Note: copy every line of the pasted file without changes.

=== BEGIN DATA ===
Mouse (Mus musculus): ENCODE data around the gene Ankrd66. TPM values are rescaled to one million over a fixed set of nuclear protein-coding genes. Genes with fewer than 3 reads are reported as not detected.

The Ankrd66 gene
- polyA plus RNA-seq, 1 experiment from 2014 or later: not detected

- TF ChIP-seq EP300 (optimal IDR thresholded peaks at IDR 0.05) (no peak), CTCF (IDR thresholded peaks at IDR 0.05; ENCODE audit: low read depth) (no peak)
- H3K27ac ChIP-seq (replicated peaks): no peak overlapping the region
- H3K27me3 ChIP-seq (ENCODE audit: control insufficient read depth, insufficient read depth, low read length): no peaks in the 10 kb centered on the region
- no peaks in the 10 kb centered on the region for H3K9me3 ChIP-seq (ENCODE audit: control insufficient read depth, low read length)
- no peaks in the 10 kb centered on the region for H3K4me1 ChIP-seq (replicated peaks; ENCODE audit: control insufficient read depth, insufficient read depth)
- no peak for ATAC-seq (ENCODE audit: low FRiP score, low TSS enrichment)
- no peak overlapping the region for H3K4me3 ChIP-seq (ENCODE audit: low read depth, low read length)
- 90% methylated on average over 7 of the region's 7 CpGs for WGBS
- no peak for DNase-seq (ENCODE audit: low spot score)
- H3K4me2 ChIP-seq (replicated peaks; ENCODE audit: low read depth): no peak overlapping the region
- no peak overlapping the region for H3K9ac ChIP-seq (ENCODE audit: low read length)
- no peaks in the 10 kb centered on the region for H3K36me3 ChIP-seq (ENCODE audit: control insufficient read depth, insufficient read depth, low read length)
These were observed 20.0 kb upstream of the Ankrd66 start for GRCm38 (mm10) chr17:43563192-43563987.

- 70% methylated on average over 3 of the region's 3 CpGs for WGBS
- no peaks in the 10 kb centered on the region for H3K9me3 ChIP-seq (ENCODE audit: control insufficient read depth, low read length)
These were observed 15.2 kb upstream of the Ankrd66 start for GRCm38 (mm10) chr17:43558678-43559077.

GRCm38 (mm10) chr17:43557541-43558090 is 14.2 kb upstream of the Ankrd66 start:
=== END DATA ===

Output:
Mouse (Mus musculus): ENCODE data around the gene Ankrd66. TPM values are rescaled to one million over a fixed set of nuclear protein-coding genes. Genes with fewer than 3 reads are reported as not detected.

The Ankrd66 gene
- polyA plus RNA-seq, 1 experiment from 2014 or later: not detected

- TF ChIP-seq EP300 (optimal IDR thresholded peaks at IDR 0.05) (no peak), CTCF (IDR thresholded peaks at IDR 0.05; ENCODE audit: low read depth) (no peak)
- H3K27ac ChIP-seq (replicated peaks): no peak overlapping the region
- H3K27me3 ChIP-seq (ENCODE audit: control insufficient read depth, insufficient read depth, low read length): no peaks in the 10 kb centered on the region
- no peaks in the 10 kb centered on the region for H3K9me3 ChIP-seq (ENCODE audit: control insufficient read depth, low read length)
- no peaks in the 10 kb centered on the region for H3K4me1 ChIP-seq (replicated peaks; ENCODE audit: control insufficient read depth, insufficient read depth)
- no peak for ATAC-seq (ENCODE audit: low FRiP score, low TSS enrichment)
- no peak overlapping the region for H3K4me3 ChIP-seq (ENCODE audit: low read depth, low read length)
- 90% methylated on average over 7 of the region's 7 CpGs for WGBS
- no peak for DNase-seq (ENCODE audit: low spot score)
- H3K4me2 ChIP-seq (replicated peaks; ENCODE audit: low read depth): no peak overlapping the region
- no peak overlapping the region for H3K9ac ChIP-seq (ENCODE audit: low read length)
- no peaks in the 10 kb centered on the region for H3K36me3 ChIP-seq (ENCODE audit: control insufficient read depth, insufficient read depth, low read length)
These were observed 20.0 kb upstream of the Ankrd66 start for GRCm38 (mm10) chr17:43563192-43563987.

- 70% methylated on average over 3 of the region's 3 CpGs for WGBS
- no peaks in the 10 kb centered on the region for H3K9me3 ChIP-seq (ENCODE audit: control insufficient read depth, low read length)
These were observed 15.2 kb upstream of the Ankrd66 start for GRCm38 (mm10) chr17:43558678-43559077.

GRCm38 (mm10) chr17:43557541-43558090 is 14.2 kb upstream of the Ankrd66 start: